Blog Archive: February 2010
Last week the Cleantech Open office saw some serious construction outside.
The street was blocked off, jackhammers were going all day, and cones were everywhere! It turns out that the our very own California Special Projects Chair, Jeremy Walker, had negotiated his way into Comcast so they could install a hi-speed line for us. All the construction was for the Cleantech Open!
Now that the construction is over, come visit our office, bring your laptop, and hang out for awhile. We’d love to have you join us for a few hours in our office to enjoy the new internet.
The Cleantech Open Staff
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By Uma Subramaniam, Marketing Chair, Cleantech Open
I had the privilege of chatting with Art Rosenfeld a few days ago. Now, I don't say this lightly. It truly was a privilege, and I have no qualms in boasting about it to all who care to listen. And, believe me, it is gratifying to see the awe-struck expressions.
Being somewhat new to the world of clean and green, I did not know who Art Rosenfeld was. We were at a meeting to discuss the Cleantech Open's National Launch, and somebody said that we were very fortunate to have secured Art as a speaker. "Who's that?" I asked. Well, I think most of the eyebrows around the table disappeared into their respective hairlines (almost). Now for those of you who don't know, Art is a Legend. A pioneer in the energy conservation movement, he has been one of California's Energy Commissioners since 2000 and is famously credited with the Rosenfeld Effect.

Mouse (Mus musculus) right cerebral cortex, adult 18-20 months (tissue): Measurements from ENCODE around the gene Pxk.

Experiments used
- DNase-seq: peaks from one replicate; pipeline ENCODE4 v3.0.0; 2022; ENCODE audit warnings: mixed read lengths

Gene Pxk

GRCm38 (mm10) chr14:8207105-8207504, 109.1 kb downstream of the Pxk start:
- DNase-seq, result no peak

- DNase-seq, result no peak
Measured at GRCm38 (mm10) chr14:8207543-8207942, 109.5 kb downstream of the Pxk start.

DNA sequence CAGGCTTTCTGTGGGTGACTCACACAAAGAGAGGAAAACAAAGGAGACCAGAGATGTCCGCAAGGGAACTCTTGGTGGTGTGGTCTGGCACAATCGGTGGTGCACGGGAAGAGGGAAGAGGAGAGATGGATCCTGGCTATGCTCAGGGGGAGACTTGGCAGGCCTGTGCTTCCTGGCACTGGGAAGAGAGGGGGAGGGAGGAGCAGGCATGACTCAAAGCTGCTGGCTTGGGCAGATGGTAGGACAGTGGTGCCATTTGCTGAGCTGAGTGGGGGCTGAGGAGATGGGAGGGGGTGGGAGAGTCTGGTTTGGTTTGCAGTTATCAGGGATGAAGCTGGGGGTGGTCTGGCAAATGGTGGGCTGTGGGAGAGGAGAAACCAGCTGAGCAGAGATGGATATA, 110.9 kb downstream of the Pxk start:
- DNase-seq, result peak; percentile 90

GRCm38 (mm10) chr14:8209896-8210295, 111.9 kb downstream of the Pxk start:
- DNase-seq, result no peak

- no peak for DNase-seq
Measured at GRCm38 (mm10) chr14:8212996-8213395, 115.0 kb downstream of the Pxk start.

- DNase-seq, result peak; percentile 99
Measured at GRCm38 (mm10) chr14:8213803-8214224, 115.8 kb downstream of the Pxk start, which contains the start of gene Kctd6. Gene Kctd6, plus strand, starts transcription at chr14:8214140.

While waiting for an introduction to Art, I poked around the Web, trying to understand his background and personality. Dubbed the "godfather of energy efficiency," Art is an incredible driving force. I was humbled and moved to learn that the world and California, in particular, owe so much to Art's untiring efforts to save energy. I won't go into the details, but I encourage you to click on many of the links in this blog and applaud Art's contributions.
Art has a strikingly simple message when it comes to saving energy. Renewables are half the story-they cost money. Efficiency is the other half of the story-it saves you money. It's as simple as painting your roofs white if you live in a warm climate. Take the cool folks of Bermuda or Santorini, Greece. Amazingly beautiful places, where the roofs are flat and painted white.